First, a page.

Street Photography project: the terminus

I see only from one point, but in my existence I am looked at from all sides.” (Sartre: Being and Nothingness)

It’s no good – I ‘ve always felt uncomfortable with a camera pointed at me. Inherently shy or perhaps like the toddler above, it’s an existential dilemna of the other’s gaze

park_picnic_groupI can’t therefore with any alacrity turn the camera on others – pointedly or surreptitiously.

At best I can capture people by way of other happenings – as here in the Portrait Gallery. Looking to the left of this scene, a bolder photographer would have focused in close on the happenstance of the visitor’s legs morphing with bearded portrait – -click to enlarge:-

It takes a lot of shots and patience for people and background to come together as an unwritten commentary but could be something like thiswomenatwar_memorial
or may be thissepia_britishmuseum_visitors
I’m content to capture people in the anonymity of contextual props – after all both these scenes would have been even duller without the placement of action

Maybe I’ll eventually become less self-conscious at pointing my camera at people but until then am not going to be trying out street photography projects. Time will tell if that is the end or just a terminus.  1-portrait_toddler2-2
Some street photography posts I admire :



17 thoughts on “Street Photography project: the terminus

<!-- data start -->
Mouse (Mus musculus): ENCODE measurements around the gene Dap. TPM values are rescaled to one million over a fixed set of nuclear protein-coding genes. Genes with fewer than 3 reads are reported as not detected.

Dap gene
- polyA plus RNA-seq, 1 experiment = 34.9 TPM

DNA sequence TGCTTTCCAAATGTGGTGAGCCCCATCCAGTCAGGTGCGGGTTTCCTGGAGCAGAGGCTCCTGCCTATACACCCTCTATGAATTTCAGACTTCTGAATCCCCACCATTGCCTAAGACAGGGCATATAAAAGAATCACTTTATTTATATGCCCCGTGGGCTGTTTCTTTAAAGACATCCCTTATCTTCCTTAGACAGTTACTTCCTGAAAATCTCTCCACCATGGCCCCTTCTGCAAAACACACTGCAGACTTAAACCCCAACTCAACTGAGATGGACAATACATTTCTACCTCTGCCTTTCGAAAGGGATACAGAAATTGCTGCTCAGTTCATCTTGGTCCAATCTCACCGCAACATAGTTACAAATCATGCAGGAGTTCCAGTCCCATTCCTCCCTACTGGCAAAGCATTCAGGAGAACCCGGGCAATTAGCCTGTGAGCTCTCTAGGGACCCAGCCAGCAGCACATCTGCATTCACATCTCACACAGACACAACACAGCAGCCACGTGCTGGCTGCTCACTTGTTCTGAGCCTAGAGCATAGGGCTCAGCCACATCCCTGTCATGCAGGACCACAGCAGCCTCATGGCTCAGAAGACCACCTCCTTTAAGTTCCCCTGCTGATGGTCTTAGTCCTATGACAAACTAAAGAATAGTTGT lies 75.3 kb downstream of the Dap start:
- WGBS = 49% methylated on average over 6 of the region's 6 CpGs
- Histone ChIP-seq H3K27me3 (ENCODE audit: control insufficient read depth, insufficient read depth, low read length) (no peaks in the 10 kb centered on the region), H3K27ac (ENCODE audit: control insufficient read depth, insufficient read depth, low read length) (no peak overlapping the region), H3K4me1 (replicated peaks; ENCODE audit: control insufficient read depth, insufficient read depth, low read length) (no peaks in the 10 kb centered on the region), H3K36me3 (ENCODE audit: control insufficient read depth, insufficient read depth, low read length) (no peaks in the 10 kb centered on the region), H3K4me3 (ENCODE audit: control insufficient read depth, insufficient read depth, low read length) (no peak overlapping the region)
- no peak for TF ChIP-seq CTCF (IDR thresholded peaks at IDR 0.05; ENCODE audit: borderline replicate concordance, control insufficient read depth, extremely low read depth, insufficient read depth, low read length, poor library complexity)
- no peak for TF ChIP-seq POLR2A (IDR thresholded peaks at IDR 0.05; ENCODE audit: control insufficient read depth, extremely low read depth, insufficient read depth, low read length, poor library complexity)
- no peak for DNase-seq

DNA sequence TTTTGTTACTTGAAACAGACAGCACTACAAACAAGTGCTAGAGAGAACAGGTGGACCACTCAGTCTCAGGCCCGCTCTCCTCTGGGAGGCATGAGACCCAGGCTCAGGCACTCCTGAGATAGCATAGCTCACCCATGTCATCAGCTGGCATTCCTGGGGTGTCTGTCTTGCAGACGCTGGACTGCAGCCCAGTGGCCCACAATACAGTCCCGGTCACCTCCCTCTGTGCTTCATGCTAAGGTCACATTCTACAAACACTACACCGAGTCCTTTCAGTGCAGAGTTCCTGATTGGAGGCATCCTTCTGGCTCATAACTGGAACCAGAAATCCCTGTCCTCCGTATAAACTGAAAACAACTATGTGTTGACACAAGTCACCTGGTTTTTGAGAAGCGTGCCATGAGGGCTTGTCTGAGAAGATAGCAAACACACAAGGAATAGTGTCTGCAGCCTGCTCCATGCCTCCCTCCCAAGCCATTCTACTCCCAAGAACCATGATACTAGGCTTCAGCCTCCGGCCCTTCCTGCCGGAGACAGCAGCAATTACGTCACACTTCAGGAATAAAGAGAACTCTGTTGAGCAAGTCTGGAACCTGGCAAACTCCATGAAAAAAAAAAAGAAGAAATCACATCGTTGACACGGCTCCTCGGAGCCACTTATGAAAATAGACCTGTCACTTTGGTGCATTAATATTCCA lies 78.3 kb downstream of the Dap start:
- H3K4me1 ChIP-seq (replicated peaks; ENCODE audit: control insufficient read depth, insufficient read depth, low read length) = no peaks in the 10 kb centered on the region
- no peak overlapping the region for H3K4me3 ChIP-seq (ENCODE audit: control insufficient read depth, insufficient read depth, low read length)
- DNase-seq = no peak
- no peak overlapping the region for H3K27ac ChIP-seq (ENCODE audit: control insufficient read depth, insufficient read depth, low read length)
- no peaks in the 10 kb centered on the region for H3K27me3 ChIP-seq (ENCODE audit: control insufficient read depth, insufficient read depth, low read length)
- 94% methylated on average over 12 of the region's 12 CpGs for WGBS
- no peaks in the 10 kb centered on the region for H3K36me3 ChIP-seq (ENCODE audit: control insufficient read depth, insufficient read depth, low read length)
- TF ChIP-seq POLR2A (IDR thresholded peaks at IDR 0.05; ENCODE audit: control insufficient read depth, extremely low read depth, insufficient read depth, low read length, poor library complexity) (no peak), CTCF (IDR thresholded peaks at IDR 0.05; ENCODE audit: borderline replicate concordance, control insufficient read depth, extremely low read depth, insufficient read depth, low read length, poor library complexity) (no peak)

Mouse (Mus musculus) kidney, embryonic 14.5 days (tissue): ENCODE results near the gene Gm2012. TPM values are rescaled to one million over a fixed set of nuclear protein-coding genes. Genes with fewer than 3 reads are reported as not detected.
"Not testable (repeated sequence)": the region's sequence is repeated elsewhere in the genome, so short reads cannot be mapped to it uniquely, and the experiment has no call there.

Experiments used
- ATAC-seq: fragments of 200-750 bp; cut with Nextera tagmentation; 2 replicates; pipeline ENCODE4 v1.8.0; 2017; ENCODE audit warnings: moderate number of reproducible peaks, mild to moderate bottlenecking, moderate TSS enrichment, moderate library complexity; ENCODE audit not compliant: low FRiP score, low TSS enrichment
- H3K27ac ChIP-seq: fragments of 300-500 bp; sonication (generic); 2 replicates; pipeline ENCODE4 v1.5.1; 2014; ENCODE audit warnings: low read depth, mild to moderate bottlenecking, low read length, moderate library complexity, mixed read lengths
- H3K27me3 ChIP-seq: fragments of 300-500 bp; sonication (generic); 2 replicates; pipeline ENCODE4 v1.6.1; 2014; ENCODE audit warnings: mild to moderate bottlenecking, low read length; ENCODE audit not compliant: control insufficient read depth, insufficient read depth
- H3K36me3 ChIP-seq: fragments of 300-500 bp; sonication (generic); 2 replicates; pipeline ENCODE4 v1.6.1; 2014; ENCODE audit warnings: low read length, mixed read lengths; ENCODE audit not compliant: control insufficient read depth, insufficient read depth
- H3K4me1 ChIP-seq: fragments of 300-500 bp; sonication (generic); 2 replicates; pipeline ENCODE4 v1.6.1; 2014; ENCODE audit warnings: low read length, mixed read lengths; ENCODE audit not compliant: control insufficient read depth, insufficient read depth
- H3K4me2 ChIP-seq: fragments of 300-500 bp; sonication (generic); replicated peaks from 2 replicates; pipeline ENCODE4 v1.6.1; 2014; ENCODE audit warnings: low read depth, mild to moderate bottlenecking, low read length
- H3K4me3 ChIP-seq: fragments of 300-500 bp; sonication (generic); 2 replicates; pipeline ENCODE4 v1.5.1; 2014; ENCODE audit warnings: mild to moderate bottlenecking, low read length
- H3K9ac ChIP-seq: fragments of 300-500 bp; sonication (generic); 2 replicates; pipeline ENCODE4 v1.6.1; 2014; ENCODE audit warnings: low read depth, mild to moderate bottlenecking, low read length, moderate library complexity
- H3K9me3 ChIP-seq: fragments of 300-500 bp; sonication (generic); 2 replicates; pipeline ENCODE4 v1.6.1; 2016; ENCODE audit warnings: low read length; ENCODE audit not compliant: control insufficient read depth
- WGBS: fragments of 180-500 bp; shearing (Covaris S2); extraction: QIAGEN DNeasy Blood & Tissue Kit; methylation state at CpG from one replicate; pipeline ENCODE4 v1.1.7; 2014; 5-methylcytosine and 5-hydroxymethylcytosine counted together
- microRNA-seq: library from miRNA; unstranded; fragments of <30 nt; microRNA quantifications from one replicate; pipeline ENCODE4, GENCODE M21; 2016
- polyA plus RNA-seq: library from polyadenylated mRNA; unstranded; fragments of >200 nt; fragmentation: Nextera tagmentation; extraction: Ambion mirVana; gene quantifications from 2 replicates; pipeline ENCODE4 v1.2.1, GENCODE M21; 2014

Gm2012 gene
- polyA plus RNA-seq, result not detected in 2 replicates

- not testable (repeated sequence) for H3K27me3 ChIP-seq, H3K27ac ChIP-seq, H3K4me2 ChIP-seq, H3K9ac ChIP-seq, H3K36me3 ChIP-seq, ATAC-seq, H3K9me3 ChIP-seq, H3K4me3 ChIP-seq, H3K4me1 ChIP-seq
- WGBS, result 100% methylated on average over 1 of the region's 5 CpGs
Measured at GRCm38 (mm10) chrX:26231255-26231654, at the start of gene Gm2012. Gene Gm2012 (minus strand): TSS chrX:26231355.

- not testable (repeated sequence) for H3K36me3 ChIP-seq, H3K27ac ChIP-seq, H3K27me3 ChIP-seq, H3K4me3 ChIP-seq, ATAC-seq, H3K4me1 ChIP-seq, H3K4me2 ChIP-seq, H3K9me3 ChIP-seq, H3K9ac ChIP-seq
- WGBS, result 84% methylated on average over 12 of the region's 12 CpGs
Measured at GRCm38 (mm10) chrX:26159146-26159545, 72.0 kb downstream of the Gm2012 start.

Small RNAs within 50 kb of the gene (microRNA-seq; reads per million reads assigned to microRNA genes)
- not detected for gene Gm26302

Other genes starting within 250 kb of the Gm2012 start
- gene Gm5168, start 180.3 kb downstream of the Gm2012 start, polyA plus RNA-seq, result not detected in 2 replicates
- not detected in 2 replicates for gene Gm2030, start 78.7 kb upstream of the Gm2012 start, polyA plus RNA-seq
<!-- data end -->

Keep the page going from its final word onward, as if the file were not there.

1. I actually prefer looking at the kind of street photography they way you present it in these pics, Laura. You take note of the people in the picture but they’re only part of the picture.
    I would love to try street photography but a) am not sure I have an eye for it and b) what with the legalities of taking people pics here in Germany it often seems like too much hassle.
    Maybe I’ll be daring when I visit the UK in December 😉

    1. would not know how to deal with a negative reaction or the legalities either Kiki and asking permission takes out the spontaneity that the street photograph personifies – we will see what we can get away with as a team in December

  2. Such a thoughtful essay in words and pix, Laura. And all you say totally chimes with my own feelings, though I’m perhaps more inclined to be sneaky than you are 🙂

  3. I always have a feeling that I’m doing something wrong! I certainly wouldn’t use a long telephoto, as the idea seems well ‘pervy’ to me. And, I tend to respect a person’s privacy more than I feel I have a right to photograph them – the majority of people in my photos tend to be anonymous, there by happenstance or in large groups where an individual becomes insignifcant in the overall.

  4. a slew of photos of me as a kid had me half in and half out of the frame because i was trying to escape being photographed…generally i avoid taking photographs of people because i project my own angst about being photographed onto them, i suppose…some day i will try to overcome this, move out of my comfort zone, and try to capture the humans that are all around me…both of the woman with the WWII monument and the guy sitting in the art gallery are awesome, examples of why i shouldn’t totally avoid humans as subjects in my photos.

    1. in sympathy with you there- childhood photos always pulling faces at the camera with embarrassment. Maybe makes us more sensitive to and for others but we should not miss out on all the action either. Comfort zones can be deadly!

Comments are closed.